On the eve of March 17th, the schoolhouse was vibrating with energies of all kinds. Teachers, support staff, and administrators gathered together to collect materials to furnish Home Learning Kits. We met in the morning and worked until the late hours of the night. I recall thinking that I had never been on campus in such darkness, yet we were all fueled by such light and hope as educators.
At the time, I was not afraid. I was in crisis-management mode. The mission was clear: help the children to not be afraid, and deliver as much normalcy as possible. Together with an incredible support team, we assembled learning kits that had familiar materials in them: a wooden alphabet set, fabric number flags, a kit to grow your own beanstalk, a magnifying glass, a carving tool, a nature journal, and a journey stick, to name a few. These items materialized over the course of 24-48 hours by the loving hands of the preschool staff. The packages were beautiful. When they were all lined up on the art room table, I was taken aback by what we had been able to accomplish in such little time. I had never been more proud of our team.
Fast forward two weeks. This civil emergency was not showing any signs of dissipating. My days were filled with sporadic moments of deep sobs, not knowing if I would see the children before the end of the year and wishing that I had just held them a little tighter on that last day we were together. Amongst these fleeting moments of what felt like hopelessness, I felt a spark ignite deep within me. It whispered to me that what the children (and the world) need now is authentic interactions.
How do we authenticate relationships that have now been reduced to screen time and virtual gatherings? It all felt incredibly wrong. Juniper Hill School is a tiny little school nestled in a small rural town in midcoast Maine. We exist in this wonderful, and often magical, screenless world in the woods. Our preschoolers call a forest cottage their home base for school and had just begun to ask if they could be barefoot when the temperature broke 40 degrees. Spring was so close we could taste it.
Spring is a time when these tiny humans begin to see the world in a new, big way. Everywhere they turn there is something bright and fresh. Their world is illuminated with a light that revitalizes their spirits. Letters and numbers seem to emerge everywhere. The connections being made are innumerable and exciting. Children disappear into trees, beaming with a newfound confidence every inch of the way.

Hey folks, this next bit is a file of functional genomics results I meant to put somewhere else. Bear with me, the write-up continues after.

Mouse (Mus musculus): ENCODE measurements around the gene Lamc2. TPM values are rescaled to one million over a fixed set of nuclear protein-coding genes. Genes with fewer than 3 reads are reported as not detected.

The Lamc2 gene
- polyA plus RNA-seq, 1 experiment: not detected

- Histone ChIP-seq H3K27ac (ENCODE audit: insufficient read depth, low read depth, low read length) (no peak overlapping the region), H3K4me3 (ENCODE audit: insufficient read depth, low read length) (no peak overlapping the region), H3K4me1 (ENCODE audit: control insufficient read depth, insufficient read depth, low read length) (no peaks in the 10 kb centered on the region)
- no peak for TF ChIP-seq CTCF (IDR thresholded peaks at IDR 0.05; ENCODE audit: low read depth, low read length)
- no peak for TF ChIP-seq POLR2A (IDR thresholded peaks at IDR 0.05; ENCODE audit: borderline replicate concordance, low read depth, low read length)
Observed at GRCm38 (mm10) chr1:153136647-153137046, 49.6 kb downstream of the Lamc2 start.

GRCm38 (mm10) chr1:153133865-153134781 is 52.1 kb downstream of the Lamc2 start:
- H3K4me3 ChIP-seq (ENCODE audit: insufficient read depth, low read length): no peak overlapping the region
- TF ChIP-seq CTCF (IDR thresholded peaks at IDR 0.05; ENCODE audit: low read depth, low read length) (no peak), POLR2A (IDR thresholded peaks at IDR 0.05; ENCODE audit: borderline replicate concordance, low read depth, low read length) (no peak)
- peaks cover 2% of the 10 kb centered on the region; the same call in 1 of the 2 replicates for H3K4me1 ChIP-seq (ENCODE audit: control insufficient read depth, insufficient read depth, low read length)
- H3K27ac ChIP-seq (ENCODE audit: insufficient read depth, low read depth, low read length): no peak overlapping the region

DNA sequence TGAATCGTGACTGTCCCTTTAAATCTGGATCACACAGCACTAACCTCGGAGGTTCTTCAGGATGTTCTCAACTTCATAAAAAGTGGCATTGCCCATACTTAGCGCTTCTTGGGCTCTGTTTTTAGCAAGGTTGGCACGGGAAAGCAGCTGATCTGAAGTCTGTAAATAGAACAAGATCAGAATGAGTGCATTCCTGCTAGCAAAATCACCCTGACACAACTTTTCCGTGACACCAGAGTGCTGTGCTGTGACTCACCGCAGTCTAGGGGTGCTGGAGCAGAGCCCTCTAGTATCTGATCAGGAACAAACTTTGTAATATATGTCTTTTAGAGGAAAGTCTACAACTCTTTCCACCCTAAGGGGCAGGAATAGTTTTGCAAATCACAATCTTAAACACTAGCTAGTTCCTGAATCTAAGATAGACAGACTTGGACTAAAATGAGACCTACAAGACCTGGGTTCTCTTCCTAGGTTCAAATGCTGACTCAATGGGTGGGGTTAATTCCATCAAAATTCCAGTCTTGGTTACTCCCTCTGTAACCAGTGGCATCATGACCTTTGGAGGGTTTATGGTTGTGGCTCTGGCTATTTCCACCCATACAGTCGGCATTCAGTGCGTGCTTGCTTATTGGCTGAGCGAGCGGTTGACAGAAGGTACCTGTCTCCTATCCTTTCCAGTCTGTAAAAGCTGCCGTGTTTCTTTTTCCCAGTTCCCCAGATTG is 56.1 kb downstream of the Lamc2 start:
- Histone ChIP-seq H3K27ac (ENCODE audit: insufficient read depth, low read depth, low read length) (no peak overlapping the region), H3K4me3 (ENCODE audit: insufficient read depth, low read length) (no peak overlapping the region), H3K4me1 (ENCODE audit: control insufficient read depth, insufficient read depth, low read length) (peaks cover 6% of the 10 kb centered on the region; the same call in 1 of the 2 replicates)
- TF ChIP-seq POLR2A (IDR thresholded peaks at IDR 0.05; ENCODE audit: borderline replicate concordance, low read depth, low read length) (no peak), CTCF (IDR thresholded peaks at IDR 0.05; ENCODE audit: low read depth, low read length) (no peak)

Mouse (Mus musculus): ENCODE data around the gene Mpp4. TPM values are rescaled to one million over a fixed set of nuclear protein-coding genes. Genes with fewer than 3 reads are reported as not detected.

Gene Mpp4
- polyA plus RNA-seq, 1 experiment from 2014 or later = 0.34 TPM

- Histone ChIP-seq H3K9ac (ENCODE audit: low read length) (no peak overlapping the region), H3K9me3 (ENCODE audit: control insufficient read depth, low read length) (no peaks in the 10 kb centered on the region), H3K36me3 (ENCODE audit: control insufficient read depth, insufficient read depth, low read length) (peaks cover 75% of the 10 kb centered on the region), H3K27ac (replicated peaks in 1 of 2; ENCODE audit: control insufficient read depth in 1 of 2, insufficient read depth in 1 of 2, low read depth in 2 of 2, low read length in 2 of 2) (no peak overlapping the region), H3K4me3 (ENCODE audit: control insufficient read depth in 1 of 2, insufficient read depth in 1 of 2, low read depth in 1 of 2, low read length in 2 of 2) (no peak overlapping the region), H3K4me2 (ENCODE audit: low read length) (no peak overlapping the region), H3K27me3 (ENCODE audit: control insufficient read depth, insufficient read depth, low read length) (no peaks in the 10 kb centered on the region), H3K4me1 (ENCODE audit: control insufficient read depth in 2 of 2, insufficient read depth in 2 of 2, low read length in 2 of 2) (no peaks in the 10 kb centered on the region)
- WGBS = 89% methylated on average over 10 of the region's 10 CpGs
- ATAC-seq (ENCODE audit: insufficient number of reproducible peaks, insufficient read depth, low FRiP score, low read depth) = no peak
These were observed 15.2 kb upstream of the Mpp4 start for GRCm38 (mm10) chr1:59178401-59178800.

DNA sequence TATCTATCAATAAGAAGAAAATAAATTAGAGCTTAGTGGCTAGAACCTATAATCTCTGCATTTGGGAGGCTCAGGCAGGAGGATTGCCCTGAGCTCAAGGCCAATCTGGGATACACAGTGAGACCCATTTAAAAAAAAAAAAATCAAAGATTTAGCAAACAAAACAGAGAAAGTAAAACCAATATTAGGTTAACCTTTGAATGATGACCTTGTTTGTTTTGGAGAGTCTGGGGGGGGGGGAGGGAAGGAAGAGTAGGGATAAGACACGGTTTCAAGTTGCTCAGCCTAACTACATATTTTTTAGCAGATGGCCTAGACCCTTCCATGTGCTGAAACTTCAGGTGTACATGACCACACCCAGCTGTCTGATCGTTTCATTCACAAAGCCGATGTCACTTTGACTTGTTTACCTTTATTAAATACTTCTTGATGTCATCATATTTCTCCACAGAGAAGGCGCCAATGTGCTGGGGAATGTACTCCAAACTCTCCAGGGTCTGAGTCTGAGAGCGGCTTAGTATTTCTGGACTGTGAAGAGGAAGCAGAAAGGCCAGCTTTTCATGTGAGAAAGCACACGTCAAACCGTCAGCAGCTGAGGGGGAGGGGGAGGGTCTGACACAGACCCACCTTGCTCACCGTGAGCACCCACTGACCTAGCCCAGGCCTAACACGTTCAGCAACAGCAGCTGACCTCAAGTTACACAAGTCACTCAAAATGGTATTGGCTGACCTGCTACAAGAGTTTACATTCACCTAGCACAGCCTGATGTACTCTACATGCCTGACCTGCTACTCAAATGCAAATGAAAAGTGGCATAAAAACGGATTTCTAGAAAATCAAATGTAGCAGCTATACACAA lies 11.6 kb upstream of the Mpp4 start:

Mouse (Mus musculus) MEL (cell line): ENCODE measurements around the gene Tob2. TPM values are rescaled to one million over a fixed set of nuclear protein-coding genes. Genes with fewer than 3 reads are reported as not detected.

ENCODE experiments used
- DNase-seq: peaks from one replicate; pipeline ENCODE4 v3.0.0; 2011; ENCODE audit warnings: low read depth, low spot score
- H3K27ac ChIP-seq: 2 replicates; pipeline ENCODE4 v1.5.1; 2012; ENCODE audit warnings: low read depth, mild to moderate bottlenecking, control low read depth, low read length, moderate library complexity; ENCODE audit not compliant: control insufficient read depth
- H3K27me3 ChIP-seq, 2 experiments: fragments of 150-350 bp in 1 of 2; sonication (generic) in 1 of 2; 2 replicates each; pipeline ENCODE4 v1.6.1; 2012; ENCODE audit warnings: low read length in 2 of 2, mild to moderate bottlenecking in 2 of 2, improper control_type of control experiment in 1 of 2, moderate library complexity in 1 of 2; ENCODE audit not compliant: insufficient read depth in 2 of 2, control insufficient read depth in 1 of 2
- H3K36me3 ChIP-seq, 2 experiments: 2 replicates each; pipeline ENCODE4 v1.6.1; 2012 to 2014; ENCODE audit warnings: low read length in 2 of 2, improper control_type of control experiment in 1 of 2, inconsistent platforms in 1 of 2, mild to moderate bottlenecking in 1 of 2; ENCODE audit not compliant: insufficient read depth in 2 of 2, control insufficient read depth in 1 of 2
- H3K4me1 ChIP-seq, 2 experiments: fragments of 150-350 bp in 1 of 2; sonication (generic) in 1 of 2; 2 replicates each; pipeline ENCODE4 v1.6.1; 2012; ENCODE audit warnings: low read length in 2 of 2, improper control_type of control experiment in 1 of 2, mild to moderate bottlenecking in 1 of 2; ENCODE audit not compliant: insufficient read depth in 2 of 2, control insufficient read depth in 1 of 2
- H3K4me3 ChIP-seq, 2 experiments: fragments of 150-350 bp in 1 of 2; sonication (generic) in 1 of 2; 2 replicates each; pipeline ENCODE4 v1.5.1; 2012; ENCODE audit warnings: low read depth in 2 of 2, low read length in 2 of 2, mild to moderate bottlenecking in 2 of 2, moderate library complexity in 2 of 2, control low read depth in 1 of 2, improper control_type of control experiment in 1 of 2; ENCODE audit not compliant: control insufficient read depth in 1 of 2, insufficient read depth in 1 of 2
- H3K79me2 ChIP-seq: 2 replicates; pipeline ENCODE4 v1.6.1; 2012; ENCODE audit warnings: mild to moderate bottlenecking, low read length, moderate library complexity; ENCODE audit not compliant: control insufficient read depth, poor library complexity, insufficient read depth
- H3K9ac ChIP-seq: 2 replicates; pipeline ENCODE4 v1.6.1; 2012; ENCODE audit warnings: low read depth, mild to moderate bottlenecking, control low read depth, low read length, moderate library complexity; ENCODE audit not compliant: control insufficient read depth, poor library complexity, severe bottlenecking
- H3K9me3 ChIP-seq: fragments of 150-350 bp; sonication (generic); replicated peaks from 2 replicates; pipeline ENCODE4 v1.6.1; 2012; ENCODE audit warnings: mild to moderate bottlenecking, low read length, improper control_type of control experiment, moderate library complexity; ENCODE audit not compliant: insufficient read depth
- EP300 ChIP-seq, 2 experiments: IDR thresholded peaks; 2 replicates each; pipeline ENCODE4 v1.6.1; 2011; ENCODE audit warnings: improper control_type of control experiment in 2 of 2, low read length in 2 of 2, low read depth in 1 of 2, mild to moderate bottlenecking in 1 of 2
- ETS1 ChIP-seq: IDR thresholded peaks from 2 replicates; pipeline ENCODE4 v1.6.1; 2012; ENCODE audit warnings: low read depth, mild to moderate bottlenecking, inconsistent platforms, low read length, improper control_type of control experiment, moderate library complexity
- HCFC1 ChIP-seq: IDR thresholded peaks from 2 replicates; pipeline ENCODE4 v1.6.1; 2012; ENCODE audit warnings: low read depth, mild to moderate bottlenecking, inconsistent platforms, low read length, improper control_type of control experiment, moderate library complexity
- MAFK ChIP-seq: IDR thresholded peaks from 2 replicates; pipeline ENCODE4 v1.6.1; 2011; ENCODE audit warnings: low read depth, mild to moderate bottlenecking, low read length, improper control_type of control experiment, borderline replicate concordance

It struck me on Day 11 of this pandemic that I, that we, would not witness any of this magic. I could almost hear my heart breaking.
So, I started cutting out hearts. Prior to the school closure, every day for 8 weeks, the children would routinely put their belongings away in their cubbies and then promptly visit the art table outside the forest cottage. There they would stay, and return many times throughout the day, drawing, painting, and cutting out hearts. Just a few days before our lives shifted, one of the children had drawn her first heart on her own!
I traced and cut for hours. Making enough hearts to send to the children to last two weeks. Each child would receive 5 hearts a week. One for each day we learn at home together. I too am making hearts to keep track of our time apart. Today we each have 30 hearts. No two hearts are the same. They are all colorful and bright, reminiscent of their morning greetings.
The hearts were the start of a delightful weekly practice not only for the children, but also for me. I was reacquainted with my love of creating, color exploration, and multiple mediums. Each week the hearts take on a new theme that is undoubtedly influenced by each of the children.
An outstanding by-product of this project is that the entire class has become penpals. On the hardest of days, there seems to be a handwritten note or drawing in my mailbox from one of the children. I have been inspired to send the children things that silently allow them to be seen, heard, and loved from afar. This has been my breath in a time where the state of the world had initially left me breathless.
About the Author:
Adrienne Hofmann is the Lead Preschool Teacher and Early Childhood Department Chair at Juniper Hill School in Alna, Maine.